25a Playing footsie with standoffish female? That’s futile (6)
OTIOSE: Anagram of (F)OOTSIE without the F (with standoffish female)
1d Confession – food thrown over copper by secretary (3,5)
MEA CULPA: Food (as in a breakfast, lunch or dinner) surrounding (thrown over) the chemical symbol for copper followed by a 2-letter abbreviation for a personal secretary gives this Latin admission of guilt
2d Struggle to get started (3-2)
SET-TO: With hyphen we have the noun in the answer, without the hyphen we have a phrasal verb with the second definition
3d Rhubarb lotion (7)
EYEWASH: A common-enough product, apparently. Double definition, a lotion for the eye can also mean rubbish (rhubarb)
5d Firm up part of oratorio to include new instrument (7)
OCARINA: A reversal of the abbreviation for Company (Firm up), followed by a song in an oratorio which surrounds (to include) the abbreviation for n(ew).
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6d Left inside, squander the Telegraph’s brilliance (9)
SPLENDOUR: Put L for Left inside a verb meaning to squander or pay out, followed by a 3-letter pronoun meaning belonging to us (and which could replace “Telegraph’s” in for example Telegraph’s readership or Telegraph’s community). A device often seen in the Guardian puzzles
7d Note part way through brooding solo (6)
MONODY: The abbreviation for N(ote) interrupts (part way through) a word for brooding or sullen. New word for me
9d Cut bits of plant on saucer, resulting in injury (7,4)
SLIPPED DISC: First word is a verb meaning took cuttings from a plant, and the second word is a flat thin circular body like a saucer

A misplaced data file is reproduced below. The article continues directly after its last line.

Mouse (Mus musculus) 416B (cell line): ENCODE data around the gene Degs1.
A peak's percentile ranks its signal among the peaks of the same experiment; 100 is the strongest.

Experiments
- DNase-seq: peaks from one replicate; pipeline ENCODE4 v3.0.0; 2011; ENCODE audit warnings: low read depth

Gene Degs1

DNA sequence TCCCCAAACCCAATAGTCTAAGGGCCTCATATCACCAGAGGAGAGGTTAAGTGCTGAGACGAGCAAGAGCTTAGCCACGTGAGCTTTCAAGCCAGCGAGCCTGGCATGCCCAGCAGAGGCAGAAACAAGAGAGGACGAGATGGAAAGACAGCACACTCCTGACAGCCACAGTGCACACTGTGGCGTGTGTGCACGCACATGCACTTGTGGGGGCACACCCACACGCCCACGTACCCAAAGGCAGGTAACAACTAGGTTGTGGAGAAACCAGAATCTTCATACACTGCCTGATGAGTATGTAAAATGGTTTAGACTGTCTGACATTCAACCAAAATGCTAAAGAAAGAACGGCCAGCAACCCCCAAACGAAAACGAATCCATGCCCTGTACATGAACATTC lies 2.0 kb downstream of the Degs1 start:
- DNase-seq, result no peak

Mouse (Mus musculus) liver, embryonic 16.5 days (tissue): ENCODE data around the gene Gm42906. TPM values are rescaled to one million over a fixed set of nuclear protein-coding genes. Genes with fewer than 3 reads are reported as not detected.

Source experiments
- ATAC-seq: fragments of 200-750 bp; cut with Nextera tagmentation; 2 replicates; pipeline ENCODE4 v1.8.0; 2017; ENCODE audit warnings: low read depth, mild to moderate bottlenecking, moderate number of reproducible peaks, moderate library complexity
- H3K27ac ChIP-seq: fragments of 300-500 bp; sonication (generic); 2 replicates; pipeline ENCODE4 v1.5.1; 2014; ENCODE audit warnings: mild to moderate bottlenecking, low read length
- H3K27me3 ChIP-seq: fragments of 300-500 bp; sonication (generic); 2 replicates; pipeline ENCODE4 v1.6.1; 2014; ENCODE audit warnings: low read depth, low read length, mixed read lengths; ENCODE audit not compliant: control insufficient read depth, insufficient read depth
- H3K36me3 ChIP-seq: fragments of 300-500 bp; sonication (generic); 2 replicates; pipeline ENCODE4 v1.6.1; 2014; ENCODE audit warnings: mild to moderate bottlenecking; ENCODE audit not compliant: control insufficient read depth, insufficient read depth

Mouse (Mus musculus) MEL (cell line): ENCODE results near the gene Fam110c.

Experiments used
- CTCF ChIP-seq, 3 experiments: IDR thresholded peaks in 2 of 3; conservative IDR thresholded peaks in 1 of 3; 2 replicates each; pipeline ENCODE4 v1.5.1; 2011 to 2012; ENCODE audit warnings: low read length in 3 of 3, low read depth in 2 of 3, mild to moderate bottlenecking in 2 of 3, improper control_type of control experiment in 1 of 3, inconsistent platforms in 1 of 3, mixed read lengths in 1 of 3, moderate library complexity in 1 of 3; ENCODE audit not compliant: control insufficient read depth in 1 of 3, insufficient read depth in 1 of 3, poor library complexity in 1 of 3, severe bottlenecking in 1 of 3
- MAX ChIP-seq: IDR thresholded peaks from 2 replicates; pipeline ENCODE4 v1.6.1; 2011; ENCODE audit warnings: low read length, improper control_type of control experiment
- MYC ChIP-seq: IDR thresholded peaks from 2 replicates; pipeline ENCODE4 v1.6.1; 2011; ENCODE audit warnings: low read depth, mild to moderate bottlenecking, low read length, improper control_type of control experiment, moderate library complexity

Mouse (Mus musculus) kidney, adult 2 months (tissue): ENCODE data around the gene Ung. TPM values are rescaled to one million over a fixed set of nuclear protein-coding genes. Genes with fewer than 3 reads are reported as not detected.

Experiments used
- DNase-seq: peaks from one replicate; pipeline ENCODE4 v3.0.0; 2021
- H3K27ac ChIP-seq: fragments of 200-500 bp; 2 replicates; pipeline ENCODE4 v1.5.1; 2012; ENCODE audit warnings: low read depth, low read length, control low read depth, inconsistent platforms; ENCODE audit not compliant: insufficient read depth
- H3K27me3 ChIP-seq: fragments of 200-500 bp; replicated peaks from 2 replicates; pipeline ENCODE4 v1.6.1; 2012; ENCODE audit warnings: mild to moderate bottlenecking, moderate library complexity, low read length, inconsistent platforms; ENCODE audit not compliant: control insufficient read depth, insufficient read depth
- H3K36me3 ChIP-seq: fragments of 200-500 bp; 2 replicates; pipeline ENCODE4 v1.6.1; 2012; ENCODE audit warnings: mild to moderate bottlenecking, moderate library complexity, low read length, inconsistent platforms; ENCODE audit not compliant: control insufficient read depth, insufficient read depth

14d Undercover work? (6,3)
INSIDE JOB: An all-in-one with a cryptic definition: a word for undercover (e.g. under a roof) followed by a word for a piece of work gives this secret and illegal activity
15d My Parisian bird – rat-slayer extraordinaire? (8)
MONGOOSE: French (Parisian) for my followed by bird of the duck family (and for me, another reminder of last night).
17d A handy girl to call up – but lacking ‘bottom’? (7)
ABYSSAL: A from the clue, a two-letter preposition meaning at the side of or next to (handy), and the reversal (to call up) of another word for girl
18d One’s possibly to make a discovery? (4,3)
NOSE OUT: How you might clue ONE’S with an anagram (first word being the anagram, second word being the anagram indicator)
19d Being of a high order, and special, is given initial honour – about time (6)
SERAPH: This winged celestial being of the highest rank in the angelic hierarchy is obtained from the abbreviation for sp(ecial) followed by the first letter (initial) of honour, all surrounding (about) a 3-letter word for a (longish) period of time
21d Brief cotton regularly appearing in Page 3, perhaps? (5)
RECTO: Even letters (regularly appearing) of Brief cotton gives a word meaning right-hand page, which would describe page 3 in a newspaper.
My favourite clue is 25d (playing footsie) – I think it has the best surface. A close second is 21d, where I liked the “page 3, perhaps” definition. And I liked 21a (riotous time), where I was intrigued by the all-in-one definition for a part of the wordplay. Which were your favourites?